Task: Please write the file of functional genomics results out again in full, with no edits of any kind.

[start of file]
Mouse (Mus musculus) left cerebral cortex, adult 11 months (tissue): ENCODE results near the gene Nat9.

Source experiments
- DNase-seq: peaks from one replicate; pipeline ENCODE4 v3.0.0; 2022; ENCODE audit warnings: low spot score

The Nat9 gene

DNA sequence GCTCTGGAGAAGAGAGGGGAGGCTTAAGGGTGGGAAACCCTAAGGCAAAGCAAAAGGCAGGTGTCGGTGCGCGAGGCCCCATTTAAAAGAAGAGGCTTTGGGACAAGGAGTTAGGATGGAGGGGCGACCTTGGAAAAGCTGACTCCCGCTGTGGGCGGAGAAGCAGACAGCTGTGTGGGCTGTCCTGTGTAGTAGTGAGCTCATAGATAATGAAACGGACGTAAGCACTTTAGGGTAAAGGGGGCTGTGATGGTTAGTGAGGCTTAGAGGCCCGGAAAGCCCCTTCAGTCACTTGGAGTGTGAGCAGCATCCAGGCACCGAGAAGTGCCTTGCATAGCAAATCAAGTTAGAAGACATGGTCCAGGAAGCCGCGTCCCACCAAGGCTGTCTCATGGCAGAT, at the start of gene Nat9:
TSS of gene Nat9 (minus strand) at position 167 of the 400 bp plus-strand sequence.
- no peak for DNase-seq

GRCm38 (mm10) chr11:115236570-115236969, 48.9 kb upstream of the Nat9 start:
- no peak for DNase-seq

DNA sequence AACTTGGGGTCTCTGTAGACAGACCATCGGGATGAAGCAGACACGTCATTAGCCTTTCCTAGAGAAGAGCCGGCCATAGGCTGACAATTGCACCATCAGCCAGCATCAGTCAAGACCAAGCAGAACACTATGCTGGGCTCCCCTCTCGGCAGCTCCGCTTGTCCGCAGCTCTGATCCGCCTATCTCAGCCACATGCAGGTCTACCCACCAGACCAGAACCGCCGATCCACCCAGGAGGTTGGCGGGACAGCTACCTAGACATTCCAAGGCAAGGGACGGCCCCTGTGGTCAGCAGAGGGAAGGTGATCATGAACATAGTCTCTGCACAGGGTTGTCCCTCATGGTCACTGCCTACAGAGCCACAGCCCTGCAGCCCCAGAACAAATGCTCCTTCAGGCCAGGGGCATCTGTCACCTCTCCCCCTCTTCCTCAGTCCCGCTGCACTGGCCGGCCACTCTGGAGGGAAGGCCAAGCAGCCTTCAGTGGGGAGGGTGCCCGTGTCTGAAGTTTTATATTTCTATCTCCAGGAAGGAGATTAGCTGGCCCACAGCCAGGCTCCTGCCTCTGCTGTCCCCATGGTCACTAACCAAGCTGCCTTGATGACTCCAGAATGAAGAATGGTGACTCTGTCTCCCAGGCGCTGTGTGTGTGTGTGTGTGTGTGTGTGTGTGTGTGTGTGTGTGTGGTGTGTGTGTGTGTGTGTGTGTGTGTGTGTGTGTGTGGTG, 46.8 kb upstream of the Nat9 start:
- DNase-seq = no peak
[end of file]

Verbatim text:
Mouse (Mus musculus) left cerebral cortex, adult 11 months (tissue): ENCODE results near the gene Nat9.

Source experiments
- DNase-seq: peaks from one replicate; pipeline ENCODE4 v3.0.0; 2022; ENCODE audit warnings: low spot score

The Nat9 gene

DNA sequence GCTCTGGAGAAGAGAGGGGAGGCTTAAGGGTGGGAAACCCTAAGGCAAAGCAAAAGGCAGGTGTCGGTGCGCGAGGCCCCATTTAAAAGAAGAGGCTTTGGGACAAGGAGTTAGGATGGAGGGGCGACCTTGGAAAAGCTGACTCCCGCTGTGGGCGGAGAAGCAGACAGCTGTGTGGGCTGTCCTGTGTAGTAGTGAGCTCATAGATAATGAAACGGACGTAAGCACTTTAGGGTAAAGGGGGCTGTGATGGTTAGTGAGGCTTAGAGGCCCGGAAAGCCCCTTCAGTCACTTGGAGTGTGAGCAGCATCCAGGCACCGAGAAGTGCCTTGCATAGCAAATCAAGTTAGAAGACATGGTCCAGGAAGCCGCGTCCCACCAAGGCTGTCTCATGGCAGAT, at the start of gene Nat9:
TSS of gene Nat9 (minus strand) at position 167 of the 400 bp plus-strand sequence.
- no peak for DNase-seq

GRCm38 (mm10) chr11:115236570-115236969, 48.9 kb upstream of the Nat9 start:
- no peak for DNase-seq

DNA sequence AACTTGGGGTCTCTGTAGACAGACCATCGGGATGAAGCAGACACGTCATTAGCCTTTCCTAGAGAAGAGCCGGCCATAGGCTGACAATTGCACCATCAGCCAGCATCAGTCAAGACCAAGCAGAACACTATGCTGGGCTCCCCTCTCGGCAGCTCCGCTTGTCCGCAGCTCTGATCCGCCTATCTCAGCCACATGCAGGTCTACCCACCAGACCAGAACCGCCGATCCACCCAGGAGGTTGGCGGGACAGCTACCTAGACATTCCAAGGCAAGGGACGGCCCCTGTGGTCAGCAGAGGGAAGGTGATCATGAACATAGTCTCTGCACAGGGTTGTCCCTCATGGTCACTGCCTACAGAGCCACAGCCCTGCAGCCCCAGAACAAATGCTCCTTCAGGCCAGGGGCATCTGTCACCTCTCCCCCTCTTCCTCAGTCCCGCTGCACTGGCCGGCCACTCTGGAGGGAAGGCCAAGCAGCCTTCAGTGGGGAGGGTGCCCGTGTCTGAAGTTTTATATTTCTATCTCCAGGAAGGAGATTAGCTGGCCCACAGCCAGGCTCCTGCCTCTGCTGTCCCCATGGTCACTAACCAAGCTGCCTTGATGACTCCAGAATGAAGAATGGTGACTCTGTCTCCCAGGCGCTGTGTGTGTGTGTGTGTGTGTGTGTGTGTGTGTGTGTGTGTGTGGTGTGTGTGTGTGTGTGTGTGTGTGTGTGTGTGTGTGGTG, 46.8 kb upstream of the Nat9 start:
- DNase-seq = no peak